The Lowtones – Front Row Empty (2022)

Drawing together elements of post-punk, indie-rock and tinges of grunge, UK-based The Lowtones have an eclectic and hard-hitting sound. Borne as a foursome two years ago, brothers Jack and George Abbott collaborated with Tim Cary and Oliver Mavilio to create something entirely unique. Near the end of 2021, the group decided to become a quintet and struck gold with bassist Aaron Davies-Jones who moved to Norwich from London. So, when people ask you how The Lowtones came together, there’s the barebones layout.

So, very short introduction aside, why are we bringing you The Lowtones. Building a relatively new status as a five-piece, the lads have only started releasing music over the past six months (or that’s what I found on Spotify). While there is minimal material online, The Lowtones is already turning the heads of critics across the globe. Featured on Mystic Sons, Obscure Sound, We Write About Music, Find No Enemy, Pop Fad Blog, York Calling and many others, they are quickly building a loyal audience with their intriguing sound. The latest addition to their discography is Front Row Empty.

Following their well-received single ‘Breaking Out’ (read our review here), The Lowtones release their debut EP Front Row Empty. Bringing a post-punk vibe to listeners, the tracks have a strong hazy ambience placing audiences in a foggy forest of sound. Yet, while there is a wistfulness in the charming arrangements, the strong guitars and drums add bold textures. It is this boldness that adds a contemporary edginess through a kaleidoscopic arrangement. Perhaps The Lowtones are the band to bring old-school beats to modern-day audiences.

As I mentioned, the melodic sound has a haziness to it; however, the messages within Front Row Empty are far less cloudy. Penned during the Covid-19 pandemic, Front Row Empty explores elements of anxiety, uncertainty, loneliness and isolation in its vulnerable narratives. Guitarist Jack Abbott shares that the EP was influenced by “…the time. There is a lot of anxiety and uncertainty out there at the moment and we have sought to capture that in our sound.” Interestingly enough, while the release has poignant themes, each of the tracks has an upbeat sound making Front Row Empty easy to listen to.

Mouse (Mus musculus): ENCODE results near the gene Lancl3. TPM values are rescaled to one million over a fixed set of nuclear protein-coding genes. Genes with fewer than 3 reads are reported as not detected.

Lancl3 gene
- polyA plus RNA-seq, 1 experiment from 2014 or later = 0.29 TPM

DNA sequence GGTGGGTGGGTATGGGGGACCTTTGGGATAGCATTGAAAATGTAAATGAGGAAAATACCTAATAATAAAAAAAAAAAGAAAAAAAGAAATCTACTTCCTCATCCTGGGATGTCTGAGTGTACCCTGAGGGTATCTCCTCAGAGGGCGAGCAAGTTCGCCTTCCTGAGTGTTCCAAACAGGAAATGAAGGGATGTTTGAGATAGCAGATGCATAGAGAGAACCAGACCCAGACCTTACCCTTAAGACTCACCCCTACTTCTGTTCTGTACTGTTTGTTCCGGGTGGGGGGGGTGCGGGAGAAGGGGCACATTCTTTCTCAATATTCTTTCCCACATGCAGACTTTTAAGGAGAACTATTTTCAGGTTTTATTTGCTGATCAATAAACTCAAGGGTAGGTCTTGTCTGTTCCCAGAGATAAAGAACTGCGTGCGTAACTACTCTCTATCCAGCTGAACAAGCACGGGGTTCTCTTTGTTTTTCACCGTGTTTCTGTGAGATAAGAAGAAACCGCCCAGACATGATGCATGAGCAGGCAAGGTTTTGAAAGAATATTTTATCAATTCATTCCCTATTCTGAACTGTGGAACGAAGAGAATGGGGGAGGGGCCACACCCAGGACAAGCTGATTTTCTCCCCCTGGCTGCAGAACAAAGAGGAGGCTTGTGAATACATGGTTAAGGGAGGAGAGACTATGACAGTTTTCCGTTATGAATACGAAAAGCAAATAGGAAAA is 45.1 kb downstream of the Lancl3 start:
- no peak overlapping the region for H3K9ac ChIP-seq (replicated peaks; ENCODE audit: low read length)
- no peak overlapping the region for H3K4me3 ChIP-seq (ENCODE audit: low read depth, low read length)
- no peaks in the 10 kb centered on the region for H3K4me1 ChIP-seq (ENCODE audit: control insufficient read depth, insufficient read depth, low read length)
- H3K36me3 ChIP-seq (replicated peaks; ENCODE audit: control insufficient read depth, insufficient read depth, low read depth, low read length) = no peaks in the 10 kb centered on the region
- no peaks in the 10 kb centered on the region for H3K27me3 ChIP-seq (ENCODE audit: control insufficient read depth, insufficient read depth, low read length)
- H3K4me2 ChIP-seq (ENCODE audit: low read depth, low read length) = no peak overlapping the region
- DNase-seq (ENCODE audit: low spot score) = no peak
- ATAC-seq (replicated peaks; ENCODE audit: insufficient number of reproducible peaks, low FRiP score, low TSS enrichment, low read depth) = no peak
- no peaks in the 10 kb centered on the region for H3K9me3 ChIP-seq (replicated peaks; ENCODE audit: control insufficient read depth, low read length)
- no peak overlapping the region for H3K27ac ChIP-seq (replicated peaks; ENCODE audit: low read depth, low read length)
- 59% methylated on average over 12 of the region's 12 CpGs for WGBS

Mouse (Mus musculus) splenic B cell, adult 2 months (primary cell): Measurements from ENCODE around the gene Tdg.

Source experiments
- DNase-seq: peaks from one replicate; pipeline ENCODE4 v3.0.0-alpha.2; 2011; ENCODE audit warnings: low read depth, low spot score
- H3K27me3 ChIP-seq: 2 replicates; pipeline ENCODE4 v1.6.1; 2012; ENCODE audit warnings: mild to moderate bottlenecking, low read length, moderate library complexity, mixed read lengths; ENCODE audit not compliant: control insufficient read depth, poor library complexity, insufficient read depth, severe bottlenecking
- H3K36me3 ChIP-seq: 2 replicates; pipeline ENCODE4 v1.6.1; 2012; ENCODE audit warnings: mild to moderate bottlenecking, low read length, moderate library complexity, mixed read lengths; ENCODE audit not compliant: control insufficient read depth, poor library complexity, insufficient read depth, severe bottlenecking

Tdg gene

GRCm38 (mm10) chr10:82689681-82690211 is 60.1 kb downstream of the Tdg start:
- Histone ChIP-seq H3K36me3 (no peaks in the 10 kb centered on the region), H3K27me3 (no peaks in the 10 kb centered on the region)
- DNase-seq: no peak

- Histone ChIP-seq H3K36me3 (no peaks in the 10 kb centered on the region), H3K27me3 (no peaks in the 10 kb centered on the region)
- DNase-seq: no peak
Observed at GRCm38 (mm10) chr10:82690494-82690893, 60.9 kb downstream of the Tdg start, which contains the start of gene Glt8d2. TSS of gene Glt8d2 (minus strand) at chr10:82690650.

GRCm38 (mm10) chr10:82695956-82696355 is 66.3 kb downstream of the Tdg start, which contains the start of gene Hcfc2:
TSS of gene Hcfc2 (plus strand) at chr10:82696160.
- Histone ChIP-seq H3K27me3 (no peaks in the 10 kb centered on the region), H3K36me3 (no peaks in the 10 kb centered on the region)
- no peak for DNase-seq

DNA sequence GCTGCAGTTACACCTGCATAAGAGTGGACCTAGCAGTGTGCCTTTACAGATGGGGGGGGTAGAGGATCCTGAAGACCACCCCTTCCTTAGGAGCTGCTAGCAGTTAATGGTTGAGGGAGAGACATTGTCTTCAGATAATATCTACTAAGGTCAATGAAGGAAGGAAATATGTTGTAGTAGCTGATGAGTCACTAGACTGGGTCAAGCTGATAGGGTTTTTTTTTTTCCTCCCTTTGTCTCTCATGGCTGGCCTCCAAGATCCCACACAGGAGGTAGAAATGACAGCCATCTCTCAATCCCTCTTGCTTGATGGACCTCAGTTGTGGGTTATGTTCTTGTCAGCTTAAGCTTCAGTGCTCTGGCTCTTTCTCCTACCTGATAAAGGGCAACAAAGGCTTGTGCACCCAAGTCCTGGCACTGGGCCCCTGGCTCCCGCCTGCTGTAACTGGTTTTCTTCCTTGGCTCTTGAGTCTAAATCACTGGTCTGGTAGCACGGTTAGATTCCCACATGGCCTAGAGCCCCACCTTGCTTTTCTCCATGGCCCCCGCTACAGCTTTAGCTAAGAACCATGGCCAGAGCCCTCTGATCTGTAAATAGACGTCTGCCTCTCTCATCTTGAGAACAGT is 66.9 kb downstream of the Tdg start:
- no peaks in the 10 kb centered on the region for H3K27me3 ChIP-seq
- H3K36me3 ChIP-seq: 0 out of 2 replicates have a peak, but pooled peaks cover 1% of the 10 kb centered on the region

Alongside the swirling singles ‘Let Go’, ‘Funeral’ and ‘Alone’, ‘Near Misses’ brings a faster pace to a mellow sound. I have to admit that this may be my favourite track as it has a head-bopping, toe-tapping feel in its arrangement. Yet, the final track ‘Streets of Shame’ also has an eclectic individuality with a slower, sentimental, and more sincere sound. The insertion of powerful guitars throughout the track also makes it a little more contemporary than the other nostalgic songs. Perhaps it is also the abrupt ending that makes it stand out – not that I was particularly pleased Front Row Empty had ended, but there is always the repeat button. I intend to use the repeat button a lot with The Lowtones’ debut EP.

For more from The Lowtones check out their Facebook, Instagram and Spotify.

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